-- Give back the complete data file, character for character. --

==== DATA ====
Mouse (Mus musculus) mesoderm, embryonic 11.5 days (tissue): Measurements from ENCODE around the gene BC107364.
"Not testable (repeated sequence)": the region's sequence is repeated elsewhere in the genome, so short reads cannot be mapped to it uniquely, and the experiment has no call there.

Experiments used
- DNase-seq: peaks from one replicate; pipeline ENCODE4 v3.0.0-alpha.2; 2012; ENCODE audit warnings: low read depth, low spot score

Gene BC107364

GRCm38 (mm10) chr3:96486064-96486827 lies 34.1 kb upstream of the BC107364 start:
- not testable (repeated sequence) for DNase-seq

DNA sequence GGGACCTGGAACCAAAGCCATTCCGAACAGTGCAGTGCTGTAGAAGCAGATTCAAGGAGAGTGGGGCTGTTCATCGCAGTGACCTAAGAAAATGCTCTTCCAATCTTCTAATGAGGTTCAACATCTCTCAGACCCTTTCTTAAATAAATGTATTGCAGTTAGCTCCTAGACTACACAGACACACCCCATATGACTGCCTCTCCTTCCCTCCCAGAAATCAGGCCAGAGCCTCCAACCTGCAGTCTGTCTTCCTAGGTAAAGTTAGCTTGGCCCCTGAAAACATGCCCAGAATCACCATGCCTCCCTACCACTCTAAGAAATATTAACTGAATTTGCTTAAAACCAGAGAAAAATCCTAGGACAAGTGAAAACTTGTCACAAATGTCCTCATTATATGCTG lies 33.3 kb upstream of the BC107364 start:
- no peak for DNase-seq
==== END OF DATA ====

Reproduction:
Mouse (Mus musculus) mesoderm, embryonic 11.5 days (tissue): Measurements from ENCODE around the gene BC107364.
"Not testable (repeated sequence)": the region's sequence is repeated elsewhere in the genome, so short reads cannot be mapped to it uniquely, and the experiment has no call there.

Experiments used
- DNase-seq: peaks from one replicate; pipeline ENCODE4 v3.0.0-alpha.2; 2012; ENCODE audit warnings: low read depth, low spot score

Gene BC107364

GRCm38 (mm10) chr3:96486064-96486827 lies 34.1 kb upstream of the BC107364 start:
- not testable (repeated sequence) for DNase-seq

DNA sequence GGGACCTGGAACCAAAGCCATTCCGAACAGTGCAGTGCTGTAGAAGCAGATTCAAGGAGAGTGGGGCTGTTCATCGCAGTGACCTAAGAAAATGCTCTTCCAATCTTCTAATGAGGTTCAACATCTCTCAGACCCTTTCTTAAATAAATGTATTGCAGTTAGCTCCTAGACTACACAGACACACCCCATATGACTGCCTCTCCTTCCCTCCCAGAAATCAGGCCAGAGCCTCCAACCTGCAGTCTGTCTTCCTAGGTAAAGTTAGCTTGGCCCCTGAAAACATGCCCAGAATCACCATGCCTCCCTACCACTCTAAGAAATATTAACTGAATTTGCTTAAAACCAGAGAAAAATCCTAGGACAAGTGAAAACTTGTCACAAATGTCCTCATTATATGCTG lies 33.3 kb upstream of the BC107364 start:
- no peak for DNase-seq